That kind of freshness isn't without its drawbacks - service is a little slower than the average pizzeria, so you better be prepared to wait for your meal in the relaxed dining room. We also thought the calamari appetizer was mediocre. Still, considering the fair prices, good quality, and decent selection of pizzas, BHP gets the coveted:

3/4 stars

Thursday, January 27, 2011

Miscellany: Clybourne Park review



Ever since the beginning of literature, writers have taken well-known works and imagined them from another perspective. Virgil promoted a secondary character from "The Illiad" into the founder of Rome (sort of the Classical equivalent of Lt. Saavik fanfiction), and the tradition continues to this day, as illustrated by the Caldwell Theatre Company's production of "Clybourne Park."

To get the most out of "Clybourne Park," you'll need to be familiar with Lorraine Hansberry's classic play "A Raisin in the Sun." "Clybourne Park" is both a response and a companion piece: Act I follows the white couple that decided to sell their house to the black family from "Raisin," and Act II is set in the present day, when the now-predominantly black area is being gentrified by yuppies.

"Clybourne Park" could have easily collapsed into a gimmick or pastiche about bigoted white people, but playwright Bruce Norris is careful to point out that prejudice is universal. My main beef with the play is that the plot is pretty flimsy (the second Act is basically a bunch of people having a conversation), but there's an understated, poignant backstory that at least provides a measured end to the production. I don't think "Clybourne Park" really works as comedy, but it sure has tragedy to spare.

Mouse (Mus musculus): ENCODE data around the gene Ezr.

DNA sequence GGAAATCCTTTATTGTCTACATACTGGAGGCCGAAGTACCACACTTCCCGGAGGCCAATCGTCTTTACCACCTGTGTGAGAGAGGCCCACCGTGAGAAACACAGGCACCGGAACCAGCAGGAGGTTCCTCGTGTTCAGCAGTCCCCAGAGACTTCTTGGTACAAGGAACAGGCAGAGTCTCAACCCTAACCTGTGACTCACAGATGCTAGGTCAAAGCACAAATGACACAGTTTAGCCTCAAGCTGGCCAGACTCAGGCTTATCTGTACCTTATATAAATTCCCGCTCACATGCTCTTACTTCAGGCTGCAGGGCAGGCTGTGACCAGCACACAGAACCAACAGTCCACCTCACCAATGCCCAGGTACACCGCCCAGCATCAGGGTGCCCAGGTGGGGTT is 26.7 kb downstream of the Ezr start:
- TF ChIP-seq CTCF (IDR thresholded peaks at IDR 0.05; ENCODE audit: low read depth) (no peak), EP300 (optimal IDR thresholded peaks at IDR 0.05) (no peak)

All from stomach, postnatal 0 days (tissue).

Wednesday, January 26, 2011

Guns: AKJ Concealco IWB holster review

One of the benefits of ordering a bespoke holster is that you can obtain unique holster designs that aren't available from the typical gun store shelf. By way of illustration, today's review features an IWB holster from AKJ Concealco LLC for my 3" Ruger SP101:


AKJ Concealco's IWB holsters have a unique shape - the front belt loop is rotated 90 degrees from the rear belt loop and attached directly to the top strap of the holster:


This belt loop placement is a bit more comfy for the user, because a belt holding an IWB holster carried at the 3:00-4:00 position naturally does an abrupt turn around the front (especially if the gun is wide, like a revolver). The reinforced top strap also helps to keep the holster from collapsing after the gun is drawn. It's a clever arrangement that reduces the amount of leather needed for the holster mouth.

The rear snap is far more conventional. The whole affair screws in to the holster and is adjustable to three different heights and reversible (making the holster fully ambidextrous, since the front belt loop can swivel to the left or right):


The workmanship and attention to detail in AKJ's holsters is quite good. They're certainly worth the ~$70 asking price, which is about the going rate for a custom leather IWB holster:


For me, the SP101 is on the heavy side for IWB belt carry (27 ounces unloaded), but the AKJ IWB holster conceals and carries the gun about as well as can be expected. Retention of the gun was positive, and I noted no quirks in either drawing or holstering the gun. I'm not sure the front belt loop is more effective than a traditional IWB arrangement, but it's certainly not detrimental in any way. Overall, if you're considering a new IWB holster, AKJ Concealco deserves your attention.

Some miscellaneous points to note:

- AKJ is a one-man shop, and that means that the quoted delivery estimates on the website are a little optimistic. It took two months for me to receive the holster from the time I placed the order.